Returning to the question briefly noted about the possible origins of the Portuguese pidgin that could have served as a point of departure for the Portuguese-lexified creoles in Africa, it may have formed in Portugal before their colonial expansion, as argued by Kihm and Rougé (2013, 2016), in Santiago, or it may have originated in the interaction between the Portuguese and the Africans in Africa (Clements, 1992, 1993a, 1993b; Jacobs, 2010). It could also be that both hypotheses are correct. What does seem to be the case, however, is that these creoles developed in situations where naturalistic language acquisition occurred among speakers of multiple languages, as described earlier.

Table 2. Subject, Object, and Disjunctive Pronouns in the Portuguese-Based African Creoles

1sg

2 sg

T/V distinction

3sg

1pl

2pl

3pl

Subj./Obj. case distinction

Cpv.-S

n-, -m/

(a)mi

bu/-(b)u/(a)bo,

nhu/

nha, (a)nho/(a)nha

2sg

e(l), -l, (a)el

nu,

-nu/

(a)nos

nhos,

(a)nhos

es,

-s/(a)es

1–3 sg

1,3pl

Cpv.-B

n, -m/ (a)mi

bu/-(b)u/(a)bo,

(a)nho/(a)nha

2sg

e(l)/-l/(a)el

nu/-nu/(a)nos

nhos/

(a)nhos

es/

-s/(a)es

1–3sg

1,3pl

Cpv.-SV

n/

-m/mi

bo/-b/bo/bosê/bosê

2sg

2pl

el/-l/el

no/

-nos/nos

bzot/bzot,

bosês/

bosês

es/-s/es

1–3sg

1,3pl

GBC

ami/ ŋ/mi

abo/bu/u/bo

-

el/i/l/el

anos/no/

nu/nos

abo/bo/bos/bos

elis/e/

elis/elis

2,3sg

1–3pl

Csm.

n/

-m/mi

bu/-bu/bo/a-bo

-

i/-l/yel

no/-nos/-nu/nos/

a-nos

bo/-bos/bos/

a-bos

e/-elus/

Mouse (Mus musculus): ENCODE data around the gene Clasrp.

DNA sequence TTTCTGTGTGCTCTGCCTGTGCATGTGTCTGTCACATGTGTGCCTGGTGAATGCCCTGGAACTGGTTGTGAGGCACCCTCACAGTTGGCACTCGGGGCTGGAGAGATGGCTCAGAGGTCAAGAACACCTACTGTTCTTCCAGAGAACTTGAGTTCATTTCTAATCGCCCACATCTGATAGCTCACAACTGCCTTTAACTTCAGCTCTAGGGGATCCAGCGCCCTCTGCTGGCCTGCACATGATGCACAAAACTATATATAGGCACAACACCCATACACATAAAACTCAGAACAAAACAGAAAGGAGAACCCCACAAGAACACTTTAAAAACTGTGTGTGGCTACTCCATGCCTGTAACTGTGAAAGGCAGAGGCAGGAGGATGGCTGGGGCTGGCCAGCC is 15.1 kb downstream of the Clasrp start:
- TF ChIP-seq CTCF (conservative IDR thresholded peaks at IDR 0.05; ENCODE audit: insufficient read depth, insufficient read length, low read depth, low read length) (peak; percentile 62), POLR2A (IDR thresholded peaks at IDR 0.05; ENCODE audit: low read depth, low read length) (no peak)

-lus/

yelus

1–3sg

1–3pl

Ang.

m~n/m/am

bô/ô

-

ê/ê~e~le/êlê

no/no/no

êthê~thê/

thê/thê

ane~ene/ane~

ene~ne/

ane~ene

3sg

Stm.

n/mu/

ami~am

bô~ô/bô~bõ/

bô, sun. san

2sg

3sg

ê/ê~e/

êlê,

sun/san

non/non/

non

(i)nansê/(i)nansê/

(i)nansê

(i)nen/

(i)nen/

inen

1sg

3sg

.

Prp.

in~un~n~m/

mi~n/

ami

txi/txi/atxi

-

ê/li~e/

êli

no~non/

no~non/

no~non

owo/owo/

owo

ine~ina/ine~ina/ine~ina

1sg

3sg

Fda.

amu~

am’~

m’/

mu~m’

bo/bo/bo

-

eli~e~i/

li~l/eli

no~nõ/

no~nõ/

no

namisedyi~namse/

namisedyi~namse/

namisedyi

ineni~

ineñ~

ine/ ineni~

ineñ~

ine/

ineni~

ineñ

1sg

3sg

Note. Lang (2013) for CVS-S, Baptista (2013) for Cpv.-B, Swolkien (2013) for Cpv.-SV, Intumbo et al. (2013) for GBC, Biagui and Quint (2013) for Csm., Mauer (2013a) for Ang., Hagemeijer (2013) for Stm., Maurer (2013b) for Prp., and Post (2013) for Fda. sg

2.2 Portuguese-Lexified Creoles in Asia

The colonization of parts of India, Sri Lanka, Malaysia, Indonesia, and Macau by the Portuguese took place in the fourth stage of its colonial expansion (see map 2). In 1498, the Portuguese explorer Vasco da Gama, crossed the Arabian Sea to the tip of the Indian subcontinent, reaching Calicut in the summer of 1498. The Portuguese fortified trading posts were established with relative rapidity in Asia, and by 1550, the Portuguese had settled a large part of the Indian west coast (Calicut, Goa, Daman, and Diu, among others), as well as Sri Lanka (e.g., Batticaloa). The city of Daman—which put up the most resistance—fell in 1559, and by 1581 it was recognized as a Portuguese city. The Portuguese also moved quickly to the east, founding settlements in Malaysia (Malacca), throughout Indonesia, and in China (Macau) well before the end of the 16th century.